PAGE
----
Majority of the Fund’s retirees are making wrong investment decisions
Kampala, Uganda | JULIUS BUSINGE | It is now evident that savers need advice on how to invest their long time savings as they transition to retirement, according to Richard Byarugaba, the managing director of the National Social Security Fund.
Byarugaba told business reporters on May 29 at the Kampala Serena Hotel that his view is based on a study conducted by the Fund at the end of last year.
The study aimed at finding out the quality of life of NSSF beneficiaries after receiving their benefits. Byarugaba said majority of the respondents did not have good investment decisions.
Byarugaba said the study that involved 402 respondents, showed 53% of the respondents are unable to sustain their saving for a year. 98% of the respondents had no cash left as at the end of first year.
He said building or improving homes was identified as the most expenditure line that NSSF beneficiaries planned to invest their benefits.
The study also showed that 15% of the beneficiaries started or expanded their business, 15% acquired land, 12% spent on self education or on dependents, 3% spend on crop farming or forestry, and 3% spent on animal husbandry/poultry.
Other respondents had spent their savings on medical expenses while others had acquired or improved on assets other than land.
This trend, Byarugaba said, is likely to stay the same for years to come.
In addition, he said some members get financial advice from family members and that a large number of retirees have either not planned or have a wrong plan for spending their savings.
Others [retirees] are not well prepared when it comes to spending their earned savings.
“We know the story would be different if they had planned well and had sought professional advice,” he said.
A section of respondents recommended that retirement package be given to retirees in installments, the study said.
NSSF also plans to carry out a comprehensive financial literacy programme to help prospective retirees plan better for their retirement.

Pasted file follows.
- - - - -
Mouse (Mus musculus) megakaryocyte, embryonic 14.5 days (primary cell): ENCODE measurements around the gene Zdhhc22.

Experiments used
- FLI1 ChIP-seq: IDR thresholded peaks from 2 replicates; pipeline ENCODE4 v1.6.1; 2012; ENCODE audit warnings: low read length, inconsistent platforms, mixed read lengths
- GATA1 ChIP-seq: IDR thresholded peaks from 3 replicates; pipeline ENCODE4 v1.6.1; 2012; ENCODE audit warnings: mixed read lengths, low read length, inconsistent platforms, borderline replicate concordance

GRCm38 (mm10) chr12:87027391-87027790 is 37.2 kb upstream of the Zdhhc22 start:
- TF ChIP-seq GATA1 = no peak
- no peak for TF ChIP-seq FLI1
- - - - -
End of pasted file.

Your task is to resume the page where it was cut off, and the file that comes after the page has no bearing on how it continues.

The pension fund will hold the first investment and wealth management symposium dubbed ‘Money Talk’ in Kampala on June 10.
Byarugaba said similar events will be held regularly to not only build a financially aware and empowered membership but also give members other investment options through their life cycle.
These events will bring together financial advisory and investment experts from Uganda and beyond to stimulate professional financial and investment decision making. They will target new members and those who are about to exit the Fund.
“We hope that the financial literacy programme we have introduced will lead to better investment decisions so that upon retirement Ugandans do not end up being destitute,” Byarugaba said.
Investment experts agree that this new move will provide guidance to retirees and would impact the economy positively.
“I support the idea of giving retirees a lump sum but with full financial knowledge,” Joseph Kibuuka, the former head of investment banking at Crested Capital told The Independent on June 02.
On the contrary, he said paying retirees installments does not make sense to those that are ready with big plans to invest their money in ventures with high return.
“It is easy to misuse the money paid in installments than a lump sum,” he said.
Kibuuka said it is important for NSSF to impart knowledge and skills on how to better manage their savings.
He says investing in financial markets – government treasury bills and bonds, corporate bonds – that have a 12% or more return per year, and is risk free, makes more business sense than investing in rentals or building a house.
“NSSF needs to put their members in class before disbursing their savings [money] to them,” Kibuuka said.
He also said NSSF should explore the idea of serving as a guarantor to its members with intentions of borrowing from financial institutions using their savings as collateral.
Currently, NSSF has a total of 1.6million members (slightly over half of that number is active) and has an asset base of Shs10.6trillion as at end of May 2019.